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Railroad giant CSX Corp. has struck a new deal to help settle rival Norfolk Southern Railway’s objections to its delayed plan to take over almost 1,200 miles of New England railways.
Jacksonville, Fla.-based CSX told the federal government’s Surface Transportation Board it made a “related to but separate” agreement about the management of an additional 600-mile rail network as it tried to ease concerns about its acquisition of Massachusetts-based Pan Am Railways Inc.
CSX announced plans for the Pan Am takeover last year and asked federal regulators to sign off in February to approve the deal, which would expand CSX’s reach to 26 states.
But it had to try again last week after being told the acquisition was a “significant” purchase that required more information than CSX delivered in November.
Its new pitch tried to quell concerns Norfolk Southern had raised last year that the deal could freeze competing rail lines out of New England markets.
“CSXT has worked hard … to ensure that the proposed transaction will serve the public interest and will not cause any competitive harm,” asserted a new application that Washington attorney Anthony LaRocca signed on behalf of lawyers in four cities working to get the purchase approved.
The 1,262-page application includes a description of a deal among CSX, Norfolk Southern and a smaller third company, Genesee & Wyoming Inc., over operation of Pan Am Southern LLC, a 600-mile system that’s been jointly owned by Pan Am and Norfolk Southern.
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Norfolk Southern told the government last year that competition with CSX had been “one of the main benefits” of the joint ownership with Pan Am.
“Any CSXT effort to acquire Pan Am would threaten to materially undermine this existing competition, thus impacting not only … [Norfolk Southern] but also rail shippers and other railroads,” the company argued in November.
The new application says the two big railroads have agreed to have an affiliate of Genesee & Wyoming operate the 600-mile Pan Am Southern system “as a contract operator that is obligated to advance the interests of PAS as an independent carrier serving New England.”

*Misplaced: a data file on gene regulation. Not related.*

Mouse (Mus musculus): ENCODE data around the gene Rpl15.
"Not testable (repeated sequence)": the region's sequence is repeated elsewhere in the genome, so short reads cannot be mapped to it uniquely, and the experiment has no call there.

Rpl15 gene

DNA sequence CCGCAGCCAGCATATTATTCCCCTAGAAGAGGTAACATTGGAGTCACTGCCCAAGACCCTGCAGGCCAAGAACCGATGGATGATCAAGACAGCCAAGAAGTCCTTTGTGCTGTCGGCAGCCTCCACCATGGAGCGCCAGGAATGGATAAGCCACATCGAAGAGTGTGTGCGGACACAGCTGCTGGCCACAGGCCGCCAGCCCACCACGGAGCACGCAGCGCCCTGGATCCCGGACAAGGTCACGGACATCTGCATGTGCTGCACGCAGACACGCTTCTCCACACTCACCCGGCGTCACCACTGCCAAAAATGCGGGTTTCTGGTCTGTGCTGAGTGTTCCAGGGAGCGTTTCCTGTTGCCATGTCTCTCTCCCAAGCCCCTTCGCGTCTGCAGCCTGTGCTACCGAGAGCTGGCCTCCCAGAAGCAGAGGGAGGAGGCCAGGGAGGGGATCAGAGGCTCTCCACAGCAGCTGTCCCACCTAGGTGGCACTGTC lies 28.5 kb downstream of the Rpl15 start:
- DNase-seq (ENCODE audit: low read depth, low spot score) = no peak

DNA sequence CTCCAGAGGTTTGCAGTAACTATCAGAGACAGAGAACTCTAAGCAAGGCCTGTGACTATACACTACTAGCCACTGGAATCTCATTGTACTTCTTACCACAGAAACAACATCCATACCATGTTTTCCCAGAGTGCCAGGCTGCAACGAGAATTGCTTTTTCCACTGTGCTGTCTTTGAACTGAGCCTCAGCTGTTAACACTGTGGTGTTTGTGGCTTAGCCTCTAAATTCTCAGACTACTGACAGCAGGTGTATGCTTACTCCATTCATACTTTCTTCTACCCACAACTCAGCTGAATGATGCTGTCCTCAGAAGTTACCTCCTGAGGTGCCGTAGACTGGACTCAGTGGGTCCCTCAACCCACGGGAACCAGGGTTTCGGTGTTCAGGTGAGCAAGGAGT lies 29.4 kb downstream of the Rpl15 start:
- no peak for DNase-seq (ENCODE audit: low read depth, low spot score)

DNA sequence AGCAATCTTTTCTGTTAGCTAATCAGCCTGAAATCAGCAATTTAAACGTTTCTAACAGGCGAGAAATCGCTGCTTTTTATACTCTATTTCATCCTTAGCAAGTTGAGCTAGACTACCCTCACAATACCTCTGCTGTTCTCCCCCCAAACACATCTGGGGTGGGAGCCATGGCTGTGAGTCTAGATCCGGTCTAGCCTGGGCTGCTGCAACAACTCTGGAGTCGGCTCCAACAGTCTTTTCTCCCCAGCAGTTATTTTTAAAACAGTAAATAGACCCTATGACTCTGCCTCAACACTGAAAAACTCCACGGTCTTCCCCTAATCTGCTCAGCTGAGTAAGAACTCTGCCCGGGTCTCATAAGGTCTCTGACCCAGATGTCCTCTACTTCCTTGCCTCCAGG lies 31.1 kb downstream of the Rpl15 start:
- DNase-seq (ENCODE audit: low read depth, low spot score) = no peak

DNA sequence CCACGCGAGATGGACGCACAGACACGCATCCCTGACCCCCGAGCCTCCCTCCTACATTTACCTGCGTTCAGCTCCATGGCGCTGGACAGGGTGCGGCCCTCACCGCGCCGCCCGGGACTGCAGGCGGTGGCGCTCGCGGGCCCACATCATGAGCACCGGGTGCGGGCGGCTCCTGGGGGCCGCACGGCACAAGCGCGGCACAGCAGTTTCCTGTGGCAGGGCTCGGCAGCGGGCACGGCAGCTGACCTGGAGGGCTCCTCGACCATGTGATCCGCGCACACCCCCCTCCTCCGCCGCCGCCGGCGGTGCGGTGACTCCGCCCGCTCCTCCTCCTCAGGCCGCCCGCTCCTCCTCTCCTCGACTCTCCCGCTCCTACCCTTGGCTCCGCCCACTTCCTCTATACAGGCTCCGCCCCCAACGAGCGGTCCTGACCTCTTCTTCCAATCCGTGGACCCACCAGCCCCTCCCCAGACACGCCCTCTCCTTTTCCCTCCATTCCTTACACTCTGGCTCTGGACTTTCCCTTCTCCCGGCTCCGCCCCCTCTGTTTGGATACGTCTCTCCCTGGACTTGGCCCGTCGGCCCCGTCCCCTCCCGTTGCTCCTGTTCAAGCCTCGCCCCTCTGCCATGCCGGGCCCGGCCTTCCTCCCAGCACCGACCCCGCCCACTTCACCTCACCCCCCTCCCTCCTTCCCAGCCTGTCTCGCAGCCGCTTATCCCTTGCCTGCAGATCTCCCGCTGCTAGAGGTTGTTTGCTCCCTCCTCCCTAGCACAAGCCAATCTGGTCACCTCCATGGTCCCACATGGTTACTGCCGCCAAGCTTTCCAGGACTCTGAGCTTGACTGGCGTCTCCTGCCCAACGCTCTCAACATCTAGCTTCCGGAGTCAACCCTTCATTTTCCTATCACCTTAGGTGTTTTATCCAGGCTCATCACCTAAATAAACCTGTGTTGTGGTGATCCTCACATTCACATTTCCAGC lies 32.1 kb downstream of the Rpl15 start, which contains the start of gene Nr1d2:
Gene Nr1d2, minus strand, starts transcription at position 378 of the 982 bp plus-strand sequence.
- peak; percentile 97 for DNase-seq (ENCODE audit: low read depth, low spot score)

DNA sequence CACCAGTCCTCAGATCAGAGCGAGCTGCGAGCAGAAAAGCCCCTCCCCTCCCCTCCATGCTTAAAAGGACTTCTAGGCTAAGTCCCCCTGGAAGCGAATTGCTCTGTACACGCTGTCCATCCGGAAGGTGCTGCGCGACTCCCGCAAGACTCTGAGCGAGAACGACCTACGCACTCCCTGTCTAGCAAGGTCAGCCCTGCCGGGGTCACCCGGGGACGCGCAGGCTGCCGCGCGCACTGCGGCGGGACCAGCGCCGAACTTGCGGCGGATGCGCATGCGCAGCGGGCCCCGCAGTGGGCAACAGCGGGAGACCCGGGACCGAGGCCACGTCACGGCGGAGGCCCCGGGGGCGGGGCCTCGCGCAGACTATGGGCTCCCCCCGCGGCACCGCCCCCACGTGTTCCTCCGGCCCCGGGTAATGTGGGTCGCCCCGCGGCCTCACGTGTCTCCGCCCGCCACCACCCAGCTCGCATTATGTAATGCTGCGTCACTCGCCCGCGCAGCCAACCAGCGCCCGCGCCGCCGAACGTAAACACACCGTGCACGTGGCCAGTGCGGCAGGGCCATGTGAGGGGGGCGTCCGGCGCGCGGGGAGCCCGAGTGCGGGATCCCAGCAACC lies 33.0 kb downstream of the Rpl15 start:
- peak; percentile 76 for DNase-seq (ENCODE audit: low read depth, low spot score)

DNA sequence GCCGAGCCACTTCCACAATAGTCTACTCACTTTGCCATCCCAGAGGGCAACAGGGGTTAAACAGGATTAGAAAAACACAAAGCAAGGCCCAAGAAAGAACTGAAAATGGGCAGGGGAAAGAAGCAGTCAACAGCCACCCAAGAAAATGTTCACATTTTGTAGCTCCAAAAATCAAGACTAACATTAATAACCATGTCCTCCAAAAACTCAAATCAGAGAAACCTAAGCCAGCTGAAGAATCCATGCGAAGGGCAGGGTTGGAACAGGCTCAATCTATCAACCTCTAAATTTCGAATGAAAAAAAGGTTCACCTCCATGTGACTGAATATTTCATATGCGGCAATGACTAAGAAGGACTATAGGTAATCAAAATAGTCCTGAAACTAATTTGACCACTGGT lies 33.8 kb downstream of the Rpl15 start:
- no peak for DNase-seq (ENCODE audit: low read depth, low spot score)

CSX also guaranteed that shippers and connecting short-line railroads that now have access to multiple rail carriers will keep the benefits of competition, the application said.
Showing the upside of its plans has become a bigger part of CSX’s efforts to get approval for the Pan Am takeover.
The new application includes 81 letters of support from voices including U.S. Sen. Susan Collins, (R-Maine) and New Hampshire Gov. Christopher Sununu as well as some small railroads and a stack of rail customers.
In written remarks, CSX President and CEO James Foote described the acquisition as being good for his industry and its customers.
“Adding Pan Am to our network will extend the reach of our service to a wider customer base over an expanded territory,” Foote said, “creating new efficiencies and market prospects for customers to capitalize on a robust pipeline of growth opportunities to move freight to, from and within New England.”
Whether more concerns could surface as the federal board digs deeper is uncertain.
On July 1, the same day CSX filed its new application, Canadian Pacific Railway Co. filed notice of an “intent to participate” in the federal review of CSX’s plans but didn’t immediately raise concerns.
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